The punishments were commanded by Sultan Hassanal Bolkiah, Brunei’s hereditary monarch, who wields absolute political and religious powers and is devoted to strict interpretation and application of shariah (Muslim law). At the same time, fabled oil revenues provide the sultan  eyebrow-raising personal wealth of some $20 billion, the world’s largest home (1,788 rooms), and largest collection of rare automobiles including a gold-plated Rolls Royce.

Regarding punishment for sexual sins, Muslims point out that long before Islam arose the Bible’s Old Testament law named execution as the penalty for adultery (Leviticus 20:10) and for same-sex relations between men (Leviticus 20:13), as well as other sins. Those passages did not state what method was to be used for execution, but rabbinic law later compiled in the Talmud specified stoning for gay relationships. Stoning was also commonly cited for adulterers.

Jewish scholars say the Bible’s various laws on execution were meant to signify and proclaim the seriousness of the misdeeds but were rarely applied in practice.

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Friday Five: Religious holidays, Notre Dame fire, declining church ties, journalist grants, Chick-fil-A

Friday Five: Religious holidays, Notre Dame fire, declining church ties, journalist grants, Chick-fil-A

It's Good Friday.

And Passover begins tonight at sundown.

Enter Greg Garrison, longtime religion writer for the Birmingham News, with informative overviews of both religious holidays.

In one piece, Garrison asks, "If Jesus suffered and died, why is it called Good Friday?"

His other helpful primer explores this question: "What is Passover?"

Be sure to check out both articles.

Now let's dive into the (Good) Friday Five:

1. Religion story of the week: New today, GetReligion Editor Terry Mattingly has our latest post on this week’s major news.

The compelling title on tmatt’s must-read post:

Priest rushes under the flames inside Notre Dame Cathedral to save a ... STATUE of Jesus?

Over at the New York Post, former GetReligion contributor Mark Hemingway makes this case in regard to Notre Dame news coverage:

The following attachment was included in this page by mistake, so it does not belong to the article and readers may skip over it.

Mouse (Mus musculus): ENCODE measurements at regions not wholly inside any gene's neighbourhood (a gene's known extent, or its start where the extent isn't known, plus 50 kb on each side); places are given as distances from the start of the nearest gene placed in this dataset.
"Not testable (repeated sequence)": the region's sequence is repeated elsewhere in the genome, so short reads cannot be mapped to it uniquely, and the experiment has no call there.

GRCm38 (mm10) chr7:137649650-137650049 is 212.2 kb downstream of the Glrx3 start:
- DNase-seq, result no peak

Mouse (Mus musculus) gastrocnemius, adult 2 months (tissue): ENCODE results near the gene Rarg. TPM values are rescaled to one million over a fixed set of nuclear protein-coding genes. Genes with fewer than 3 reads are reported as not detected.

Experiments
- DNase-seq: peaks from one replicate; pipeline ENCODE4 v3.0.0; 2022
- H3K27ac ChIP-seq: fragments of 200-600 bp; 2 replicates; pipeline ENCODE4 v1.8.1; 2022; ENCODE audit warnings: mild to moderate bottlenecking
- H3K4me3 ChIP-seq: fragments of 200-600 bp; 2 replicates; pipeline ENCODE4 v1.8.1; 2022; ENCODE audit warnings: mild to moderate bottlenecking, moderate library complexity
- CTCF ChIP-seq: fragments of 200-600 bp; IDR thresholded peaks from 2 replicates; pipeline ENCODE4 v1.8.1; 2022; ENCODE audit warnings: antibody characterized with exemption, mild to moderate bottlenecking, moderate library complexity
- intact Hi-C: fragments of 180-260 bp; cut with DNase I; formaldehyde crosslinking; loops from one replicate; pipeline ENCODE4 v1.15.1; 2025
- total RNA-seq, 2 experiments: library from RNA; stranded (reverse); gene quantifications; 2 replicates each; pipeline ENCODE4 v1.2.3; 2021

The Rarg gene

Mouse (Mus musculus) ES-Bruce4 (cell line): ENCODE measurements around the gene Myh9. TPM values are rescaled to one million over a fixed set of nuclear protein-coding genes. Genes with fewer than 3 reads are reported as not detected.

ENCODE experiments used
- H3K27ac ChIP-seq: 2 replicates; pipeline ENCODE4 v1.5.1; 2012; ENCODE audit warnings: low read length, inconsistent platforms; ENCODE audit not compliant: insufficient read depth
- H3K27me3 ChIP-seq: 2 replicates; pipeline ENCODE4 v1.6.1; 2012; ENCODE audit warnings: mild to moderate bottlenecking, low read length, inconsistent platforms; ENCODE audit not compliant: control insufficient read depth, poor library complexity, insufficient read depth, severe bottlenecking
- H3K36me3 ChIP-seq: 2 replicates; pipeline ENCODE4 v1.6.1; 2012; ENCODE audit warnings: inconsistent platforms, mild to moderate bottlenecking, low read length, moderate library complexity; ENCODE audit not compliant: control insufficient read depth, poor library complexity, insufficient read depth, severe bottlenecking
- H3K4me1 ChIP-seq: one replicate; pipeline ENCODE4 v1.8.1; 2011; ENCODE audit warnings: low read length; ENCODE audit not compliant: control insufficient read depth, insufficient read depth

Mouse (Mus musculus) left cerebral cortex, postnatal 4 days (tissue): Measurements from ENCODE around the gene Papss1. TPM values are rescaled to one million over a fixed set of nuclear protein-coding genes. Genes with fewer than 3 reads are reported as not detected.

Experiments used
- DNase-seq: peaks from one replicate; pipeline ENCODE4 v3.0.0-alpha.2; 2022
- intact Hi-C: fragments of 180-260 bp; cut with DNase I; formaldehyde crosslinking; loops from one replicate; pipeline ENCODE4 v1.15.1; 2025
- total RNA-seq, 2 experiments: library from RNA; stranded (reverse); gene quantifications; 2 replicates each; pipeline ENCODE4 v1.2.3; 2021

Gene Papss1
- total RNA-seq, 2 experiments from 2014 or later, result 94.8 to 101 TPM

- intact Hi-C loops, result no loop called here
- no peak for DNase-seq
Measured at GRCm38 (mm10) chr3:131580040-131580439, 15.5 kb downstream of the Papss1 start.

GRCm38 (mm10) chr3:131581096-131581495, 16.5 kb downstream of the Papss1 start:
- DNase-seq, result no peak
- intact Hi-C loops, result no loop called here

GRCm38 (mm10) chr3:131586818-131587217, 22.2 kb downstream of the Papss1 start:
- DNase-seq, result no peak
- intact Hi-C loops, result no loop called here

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Friday Five: New Zealand, Houston drag queen, Trump as Bible's Esther, Elizabeth Warren's faith

Friday Five: New Zealand, Houston drag queen, Trump as Bible's Esther, Elizabeth Warren's faith

Oh, the joys of life over 50 …

I got my first colonoscopy this week. Then I ate Chick-fil-A. So I either survived or died and went to heaven.

But enough about me and my fun times.

Let’s dive into the Friday Five:

1. Religion story of the week: Today marks one week since 50 worshipers were slain at two mosques.

The Associated Press reports that New Zealanders observed the Muslim call to prayer today, the first Friday after an act that an imam told the crowd of thousands had left the country broken-hearted but not broken.

“I could not have brought enough Kleenex for this,” tweeted one of the AP reporters covering the story. “So moving.”

2. Most popular GetReligion post: Julia Duin’s post on “Houston’s drag queen story hour” is our most-clicked commentary of the week.

Duin noted that there are so many questions and so few journalists asking them:

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Garry Wills on Thomas Merton: Longform writing and the space for faith to breathe

Garry Wills on Thomas Merton: Longform writing and the space for faith to breathe

Shallow Calls to Shallow,” an essay by Garry Wills in the April edition of Harpers, is one example of an encouraging trend: longform magazine coverage that treats religion as worthy of reflection and an essential piece of the American cultural fabric.

I find this trend encouraging as one who left the daily morning newspaper in Baton Rouge in 1989 and began editing a magazine for Compassion International. I have worked with magazines, in varying degrees, ever since.

In a time of increasing pressures for listicles and factoids, magazines at their best offer a place for the longer view. A magazine seized by one ideology can be just as dreary as an ideological website, to be sure, but when a lively mix of editors choose the material, a magazine has the potential to dazzle.

What makes this Harpers essay more remarkable is that Wills, who has spent most of his academic and journalistic career as a liberal Catholic, takes Thomas Merton down several levels on the hierarchy of liberal Catholic saints. He does this by devoting nearly 3,600 words to reviewing On Thomas Merton by Mary Gordon (Shambhala).

Merton left a durable record of celebrity for a man who entered a monastery at age 26 (in 1941) and remained a monk (though not always abbey-bound) until his death in 1968. Merton was a prolific writer. A brief biography on the Abbey of Gethsemani website says that “more than 60 titles of Merton’s writings are in print in English.”

Merton gained a following through his autobiography, The Seven Storey Mountain (1948), but he broadened his audience during the 1960s because of his friendship with popular musicians like Joan Baez, his opposition to the Vietnam War and his later interest in Buddhism.

Paul Elie considered Merton’s literary legacy in The Life You Save May Be Your Own (Farrar, Straus and Giroux, 2003), which counted Merton in the esteemed company of Dorothy Day, Flannery O’Conner, and Walker Percy. No less a progressive icon than former Dominican Matthew Fox (an Episcopal priest since 1994) has endorsed the book-length theory that Merton was not killed by a faulty electrical fan in his room during a trip to Bangkok, but by CIA operatives in Southeast Asia.